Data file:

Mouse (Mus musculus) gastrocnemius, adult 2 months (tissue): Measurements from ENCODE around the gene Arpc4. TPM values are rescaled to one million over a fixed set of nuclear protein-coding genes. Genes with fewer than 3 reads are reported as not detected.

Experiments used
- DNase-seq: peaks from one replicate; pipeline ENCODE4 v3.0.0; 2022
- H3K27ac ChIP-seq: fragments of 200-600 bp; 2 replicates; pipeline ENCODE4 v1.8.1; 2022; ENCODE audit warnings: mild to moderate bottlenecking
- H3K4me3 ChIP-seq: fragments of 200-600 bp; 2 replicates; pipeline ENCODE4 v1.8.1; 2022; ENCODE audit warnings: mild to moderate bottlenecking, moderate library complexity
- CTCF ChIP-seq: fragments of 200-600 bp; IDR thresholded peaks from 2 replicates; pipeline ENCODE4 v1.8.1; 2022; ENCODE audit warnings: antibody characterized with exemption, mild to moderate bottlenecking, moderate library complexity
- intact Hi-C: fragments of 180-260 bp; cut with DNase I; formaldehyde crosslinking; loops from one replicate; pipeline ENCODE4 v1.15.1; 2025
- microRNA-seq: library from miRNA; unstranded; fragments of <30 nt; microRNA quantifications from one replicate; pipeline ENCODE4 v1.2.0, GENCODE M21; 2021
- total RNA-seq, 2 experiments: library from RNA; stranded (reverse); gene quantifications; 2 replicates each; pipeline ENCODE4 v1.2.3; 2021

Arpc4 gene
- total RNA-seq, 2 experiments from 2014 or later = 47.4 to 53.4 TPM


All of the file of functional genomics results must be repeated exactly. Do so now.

Mouse (Mus musculus) gastrocnemius, adult 2 months (tissue): Measurements from ENCODE around the gene Arpc4. TPM values are rescaled to one million over a fixed set of nuclear protein-coding genes. Genes with fewer than 3 reads are reported as not detected.

Experiments used
- DNase-seq: peaks from one replicate; pipeline ENCODE4 v3.0.0; 2022
- H3K27ac ChIP-seq: fragments of 200-600 bp; 2 replicates; pipeline ENCODE4 v1.8.1; 2022; ENCODE audit warnings: mild to moderate bottlenecking
- H3K4me3 ChIP-seq: fragments of 200-600 bp; 2 replicates; pipeline ENCODE4 v1.8.1; 2022; ENCODE audit warnings: mild to moderate bottlenecking, moderate library complexity
- CTCF ChIP-seq: fragments of 200-600 bp; IDR thresholded peaks from 2 replicates; pipeline ENCODE4 v1.8.1; 2022; ENCODE audit warnings: antibody characterized with exemption, mild to moderate bottlenecking, moderate library complexity
- intact Hi-C: fragments of 180-260 bp; cut with DNase I; formaldehyde crosslinking; loops from one replicate; pipeline ENCODE4 v1.15.1; 2025
- microRNA-seq: library from miRNA; unstranded; fragments of <30 nt; microRNA quantifications from one replicate; pipeline ENCODE4 v1.2.0, GENCODE M21; 2021
- total RNA-seq, 2 experiments: library from RNA; stranded (reverse); gene quantifications; 2 replicates each; pipeline ENCODE4 v1.2.3; 2021

Arpc4 gene
- total RNA-seq, 2 experiments from 2014 or later = 47.4 to 53.4 TPM